The present invention regards a subsea cooling unit.
Coolers in general are of course well known in the art, for example as radiators in automobiles and refrigerator systems. One example of a representative cooler is shown in GB 2145806 which shows a stack of serpentine coils used in a cooler for a refrigerator. Another example of a cooling system is described in WO 2009/046566 which shows a cooling unit being assembled from bends and straight pieces of stainless steel. There are also known subsea coolers, on example is WO2008/004885, which describes a lightweight underwater cooling assembly.
It is well known that a compressor's function is in part dependent upon the temperature of the medium that shall be compressed, and it has been shown that cooling the medium increases the efficiency of the compressor. In a subsea environment it is especially important because of the remoteness and difficult access to a subsea installation which creates the need for efficient cooling as this leads to savings in the compressor. Add to this the remoteness which creates its own challenges for reliability and fault-free running. However, cooling a hydrocarbon well stream may create other problems since there usually is entrenched water in the well stream and cooling enables water to be separated out as free water and this may lead to hydrate formation. It is therefore important that a subsea cooling unit is well adapted to the specific use and amount and composition of the medium to be cooled.
There is therefore a need for a cooler which is easy assembled and adaptable for the specific use subsea, to achieve the necessary cooling.
A cooling unit as defined in the attached claims provides a solution to this need.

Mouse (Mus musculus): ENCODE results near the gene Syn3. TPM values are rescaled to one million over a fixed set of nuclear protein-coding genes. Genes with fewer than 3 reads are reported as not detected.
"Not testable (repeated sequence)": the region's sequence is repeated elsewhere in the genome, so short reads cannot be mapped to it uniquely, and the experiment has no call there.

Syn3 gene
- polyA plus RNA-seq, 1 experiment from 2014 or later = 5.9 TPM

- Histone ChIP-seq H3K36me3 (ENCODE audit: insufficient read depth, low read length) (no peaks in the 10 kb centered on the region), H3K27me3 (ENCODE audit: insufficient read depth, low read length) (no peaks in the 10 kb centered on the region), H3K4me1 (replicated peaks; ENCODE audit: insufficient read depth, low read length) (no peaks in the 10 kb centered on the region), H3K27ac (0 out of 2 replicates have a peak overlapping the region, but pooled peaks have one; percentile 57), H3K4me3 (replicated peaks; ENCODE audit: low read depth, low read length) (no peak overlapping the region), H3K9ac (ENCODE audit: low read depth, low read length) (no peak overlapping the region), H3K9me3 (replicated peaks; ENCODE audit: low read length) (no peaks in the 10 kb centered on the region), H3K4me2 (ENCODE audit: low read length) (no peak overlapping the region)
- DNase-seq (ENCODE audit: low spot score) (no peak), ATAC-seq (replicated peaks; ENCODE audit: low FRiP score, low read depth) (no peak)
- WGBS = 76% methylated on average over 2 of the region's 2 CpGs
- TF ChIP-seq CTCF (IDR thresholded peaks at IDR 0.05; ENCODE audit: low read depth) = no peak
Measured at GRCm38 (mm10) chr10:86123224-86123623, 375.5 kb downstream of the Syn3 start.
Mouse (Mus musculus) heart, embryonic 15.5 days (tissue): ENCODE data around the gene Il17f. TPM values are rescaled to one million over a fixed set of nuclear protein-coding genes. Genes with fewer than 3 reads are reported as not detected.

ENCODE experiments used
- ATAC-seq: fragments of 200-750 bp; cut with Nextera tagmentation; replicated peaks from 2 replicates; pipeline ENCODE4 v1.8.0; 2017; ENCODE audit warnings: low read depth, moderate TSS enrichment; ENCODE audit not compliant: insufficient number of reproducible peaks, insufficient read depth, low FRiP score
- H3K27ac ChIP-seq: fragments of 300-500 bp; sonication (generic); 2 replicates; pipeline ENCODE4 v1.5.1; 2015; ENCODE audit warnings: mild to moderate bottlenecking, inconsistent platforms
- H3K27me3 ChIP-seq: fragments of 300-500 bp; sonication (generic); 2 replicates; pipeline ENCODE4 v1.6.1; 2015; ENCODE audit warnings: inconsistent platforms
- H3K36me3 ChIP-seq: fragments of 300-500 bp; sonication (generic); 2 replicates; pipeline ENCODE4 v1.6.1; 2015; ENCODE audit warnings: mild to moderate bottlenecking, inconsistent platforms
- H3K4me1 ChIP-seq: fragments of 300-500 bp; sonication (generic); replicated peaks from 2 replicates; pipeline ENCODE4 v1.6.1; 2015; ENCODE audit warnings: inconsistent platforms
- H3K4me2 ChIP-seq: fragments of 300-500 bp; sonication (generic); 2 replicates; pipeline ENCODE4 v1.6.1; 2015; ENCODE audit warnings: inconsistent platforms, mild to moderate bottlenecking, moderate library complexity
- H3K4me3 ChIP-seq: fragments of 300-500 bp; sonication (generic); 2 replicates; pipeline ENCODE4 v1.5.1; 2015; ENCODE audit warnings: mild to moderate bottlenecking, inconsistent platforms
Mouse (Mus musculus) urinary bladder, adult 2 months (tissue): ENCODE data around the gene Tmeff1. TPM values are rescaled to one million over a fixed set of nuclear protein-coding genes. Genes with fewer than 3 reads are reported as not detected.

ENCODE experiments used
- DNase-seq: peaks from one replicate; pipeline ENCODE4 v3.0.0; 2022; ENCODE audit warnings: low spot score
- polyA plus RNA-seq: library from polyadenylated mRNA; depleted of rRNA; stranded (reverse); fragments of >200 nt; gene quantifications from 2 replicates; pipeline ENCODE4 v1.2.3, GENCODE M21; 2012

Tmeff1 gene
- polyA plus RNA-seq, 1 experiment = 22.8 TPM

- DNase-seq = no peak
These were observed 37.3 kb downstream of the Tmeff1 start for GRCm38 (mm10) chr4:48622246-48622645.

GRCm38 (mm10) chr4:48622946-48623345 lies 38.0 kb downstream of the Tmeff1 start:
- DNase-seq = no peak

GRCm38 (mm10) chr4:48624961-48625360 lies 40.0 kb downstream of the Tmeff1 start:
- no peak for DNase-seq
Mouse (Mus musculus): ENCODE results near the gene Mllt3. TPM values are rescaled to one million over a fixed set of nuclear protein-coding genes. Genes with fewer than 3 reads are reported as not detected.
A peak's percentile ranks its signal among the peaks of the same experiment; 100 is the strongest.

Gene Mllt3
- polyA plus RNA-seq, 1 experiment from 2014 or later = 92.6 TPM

According to the invention there is provided a subsea cooling unit comprising a first header pipe, a second header pipe having its longitudinal axis substantially parallel with and in a distance from the first header pipe, and arranged between the first and second header pipe, at least one set of cooler coils; where the at least one set is formed such that the coils are arranged in one plane. The first header pipe is adapted for communication with at least one hydrocarbon well and forming a common inlet for the subsea cooling unit. The second header pipe is adapted for communication with a flow line and forming a common outlet for the subsea cooling unit. Each set of cooler coils is individually connected to both the header pipes.
These header pipes are as said adapted to be connected to processing equipment subsea and forms an inlet and outlet of the subsea cooling unit. The cooling unit may be used to cool a medium with for instance seawater. The medium to be cooled may then be guided within the header pipes and the coils, to be cooled with seawater on the outside of the pipes.
The length of the flow path in a set of cooler coils may easily be adapted. The number of sets of cooler coils may also easily be adapted. This gives a cooling unit which easily may be adapted for the specific use and desired cooling effect needed at a specific location. By having the coils run in one plane, several sets may easily be stacked next to each other. By this it is easy to adapt the cooling effect by adding or reducing the number of sets arranged between and in direct communication with both the header pipes and at the same time possibly adjusting the length of the header pipes to accommodate the needed number of sets of cooler coils. The cooling effect of the cooling unit may possibly also be altered during the life time of the cooling unit, by having the header pipes configured such that they may receive additional sets of cooler coils during the life time of the cooling unit.